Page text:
Research has proven that male involvement at school is important to student’s success. Henrico County Public Schools recognized this and through a planning grant in 2008, created the Henrico ManUp Fatherhood Initiative. Our objective is to strengthen families by inspiring men in Henrico to become better fathers to their children and role models to others in the community. We also hope to inspire men to be more engaged and involved at schools in Henrico. This will be accomplished through collaborative efforts of Henrico County Public Schools, families, and community partnerships.
This toolkit seeks to help schools in Henrico better understand how to build working relationships based on mutual respect and retain men in being positive figures for students. We do not promote father engagement at all costs. If there are times when a father’s involvement is not a positive presence in the life of the child or family that must be taken into consideration to move forward. However, there are too many times where this is not the case, and the father is not engaged.
Our mission is to actively engage men in order to enhance the well-being of students by increasing the number of children growing up with an involved, responsible, and committed father/male figure, through proactive and educational programs.
Why Male Involvement Matters
When men are involved in the lives of their children, especially their education, their children learn more, perform better in school, and exhibit healthier behavior. Even when fathers do not share a home with their children, their active involvement can have a lasting and positive impact.
• Preschoolers with actively involved fathers have stronger verbal skills.
Radin, N., 1982, “Primary Caregiving and Role-Sharing Fathers,” in Non-Traditional Families: Parenting and Child Development, edited by M. Lamb, Hillsdale, NJ: Erlbaum, pp. 173–204.
• Children with actively involved fathers display less behavior problems in school.
Amato, P.R., and Rivera, F., 1999, “Paternal Involvement and Children’s Behavior Problems,” Journal of Marriage and the Family, 61, 375–384.
• Girls with strong relationships with their fathers do better in mathematics.
Radin, N., and Russell, G., 1983, “Increased Father Participation and Child Development Outcomes,” in Fatherhood and Family Policy, edited by M.E. Lamb and A. Sagi, Hillside, N.J.: Lawrence Erlbaum, pp. 191–218.
• Boys with actively involved fathers tend to get better grades and perform better on achievement tests.
Biller, H.B. 1993, Fathers and Families: Paternal Factors in Child Development, Westport, CT: Auburn House.
• Research shows that even very young children who have experienced high father involvement show an increase in curiosity and in problem solving capacity. Fathers’ involvement seems to encourage children’s exploration of the world around them and confidence in their ability to solve problems.
Pruett, Kyle D. 2000. Fatherneed: Why Father Care is as Essential as Mother Care for Your Child. New York: Free Press.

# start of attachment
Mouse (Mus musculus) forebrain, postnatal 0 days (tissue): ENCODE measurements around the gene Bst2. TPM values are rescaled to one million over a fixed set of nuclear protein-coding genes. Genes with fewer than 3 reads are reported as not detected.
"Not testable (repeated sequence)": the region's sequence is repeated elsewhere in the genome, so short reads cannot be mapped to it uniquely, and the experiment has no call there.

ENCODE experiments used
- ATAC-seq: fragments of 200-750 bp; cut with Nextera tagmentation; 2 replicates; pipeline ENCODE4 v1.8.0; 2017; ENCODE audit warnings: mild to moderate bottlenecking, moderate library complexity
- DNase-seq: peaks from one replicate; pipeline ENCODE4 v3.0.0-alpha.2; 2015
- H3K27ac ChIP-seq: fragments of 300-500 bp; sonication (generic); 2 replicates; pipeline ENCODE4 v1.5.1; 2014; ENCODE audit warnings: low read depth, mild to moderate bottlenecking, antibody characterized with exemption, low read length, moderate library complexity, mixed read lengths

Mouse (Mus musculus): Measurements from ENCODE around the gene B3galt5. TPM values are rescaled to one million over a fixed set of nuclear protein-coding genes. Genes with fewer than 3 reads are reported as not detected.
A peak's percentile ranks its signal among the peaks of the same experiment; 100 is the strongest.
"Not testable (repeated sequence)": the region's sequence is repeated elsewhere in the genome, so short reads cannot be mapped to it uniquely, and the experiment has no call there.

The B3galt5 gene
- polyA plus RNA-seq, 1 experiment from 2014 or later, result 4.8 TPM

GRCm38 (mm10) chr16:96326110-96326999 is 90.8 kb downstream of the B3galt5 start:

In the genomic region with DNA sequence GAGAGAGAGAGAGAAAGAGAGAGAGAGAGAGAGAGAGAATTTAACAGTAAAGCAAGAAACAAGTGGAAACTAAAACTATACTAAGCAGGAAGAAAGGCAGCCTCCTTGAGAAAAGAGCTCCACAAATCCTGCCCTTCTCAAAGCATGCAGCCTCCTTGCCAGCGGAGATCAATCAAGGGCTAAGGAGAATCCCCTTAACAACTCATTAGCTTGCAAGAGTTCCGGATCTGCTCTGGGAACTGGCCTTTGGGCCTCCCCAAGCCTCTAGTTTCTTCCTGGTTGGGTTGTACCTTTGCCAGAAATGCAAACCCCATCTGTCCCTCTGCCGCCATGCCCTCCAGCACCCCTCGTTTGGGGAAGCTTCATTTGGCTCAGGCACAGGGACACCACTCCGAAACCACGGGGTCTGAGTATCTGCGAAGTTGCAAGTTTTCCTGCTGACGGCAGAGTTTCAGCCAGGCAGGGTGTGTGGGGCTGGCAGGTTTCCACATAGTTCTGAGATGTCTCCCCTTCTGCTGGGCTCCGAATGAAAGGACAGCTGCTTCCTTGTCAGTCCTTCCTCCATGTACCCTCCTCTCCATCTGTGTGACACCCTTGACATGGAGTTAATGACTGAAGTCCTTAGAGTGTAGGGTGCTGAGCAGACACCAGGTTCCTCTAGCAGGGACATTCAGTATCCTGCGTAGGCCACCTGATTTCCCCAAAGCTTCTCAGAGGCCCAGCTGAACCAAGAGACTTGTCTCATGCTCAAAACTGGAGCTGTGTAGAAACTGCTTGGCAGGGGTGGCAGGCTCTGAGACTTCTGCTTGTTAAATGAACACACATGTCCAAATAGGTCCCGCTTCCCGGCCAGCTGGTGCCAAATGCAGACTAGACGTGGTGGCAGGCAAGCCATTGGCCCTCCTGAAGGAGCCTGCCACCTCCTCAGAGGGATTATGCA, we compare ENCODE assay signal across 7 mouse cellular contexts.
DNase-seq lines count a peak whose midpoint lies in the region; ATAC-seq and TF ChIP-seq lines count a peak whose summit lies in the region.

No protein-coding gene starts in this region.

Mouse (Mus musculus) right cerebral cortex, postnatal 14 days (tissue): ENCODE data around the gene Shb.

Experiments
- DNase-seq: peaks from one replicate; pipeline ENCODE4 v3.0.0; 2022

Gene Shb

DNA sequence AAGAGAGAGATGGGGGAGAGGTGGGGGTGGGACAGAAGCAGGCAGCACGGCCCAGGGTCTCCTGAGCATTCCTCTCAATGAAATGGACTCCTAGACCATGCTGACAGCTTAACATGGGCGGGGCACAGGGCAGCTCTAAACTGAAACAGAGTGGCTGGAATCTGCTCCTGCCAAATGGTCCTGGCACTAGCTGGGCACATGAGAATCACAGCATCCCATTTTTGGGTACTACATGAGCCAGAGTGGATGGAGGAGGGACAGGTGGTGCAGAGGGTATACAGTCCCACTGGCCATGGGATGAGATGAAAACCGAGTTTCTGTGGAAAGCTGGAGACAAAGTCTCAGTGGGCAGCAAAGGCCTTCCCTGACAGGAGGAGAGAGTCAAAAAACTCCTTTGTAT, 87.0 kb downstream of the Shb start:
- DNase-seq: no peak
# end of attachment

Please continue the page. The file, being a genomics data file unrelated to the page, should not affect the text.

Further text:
Barriers for Engaging Men
There are many barriers that negatively impact some men’s ability and/or perceived ability to be involved. It is important to recognize and acknowledge these barriers, while simultaneously working to find ways to navigate through them.
12 Steps to Engage and Involve Men at School
- Create a school culture that is intentional about building relationships with fathers and other men in the community.
- Provide school faculty and staff professional development opportunities to learn how to engage men.
- Create a “father friendly” environment at your school, especially in the front office.
- Talk with school faculty and staff about the needs of the school and how men can assist in those areas.
- Ask male faculty and staff to join committees and work directly with male volunteers.
- Identify and contact local businesses, fraternal organizations, civic groups or faith based organizations about sending male volunteers to help at the school.
- Get men connected with your school’s volunteer coordinator.
- Have men to complete the HCPS Volunteer/Mentor Application at the beginning of each school year.
- Provide several opportunities for men to attend volunteer training at the school. Offer training sessions at varied times to accommodate busy schedules.
- School administration and the volunteer coordinator should meet with men to discuss areas of need, and ideas for involvement at school. This is also a good time for men to ask any questions they may have.
- Empower men. Give them leadership roles on various school committees.
- Ask men to spread the word and recruit other men.
12 Ways Men Can be Involved at School
- Walk students to school and/or class.
- Volunteer at the car loop during student drop off.
- Become a hallway monitor during student arrival.
- Read to students.
- Volunteer as a cafeteria monitor or lunch buddy.
- Visit and/or volunteer in the classroom.
- Tutor and/or mentor students.
- Volunteer in the front office.
- Join parent led groups/committees.
- Attend school events.
- Volunteer for a service project (i.e. landscaping or painting)
- Attend parent-teacher conferences.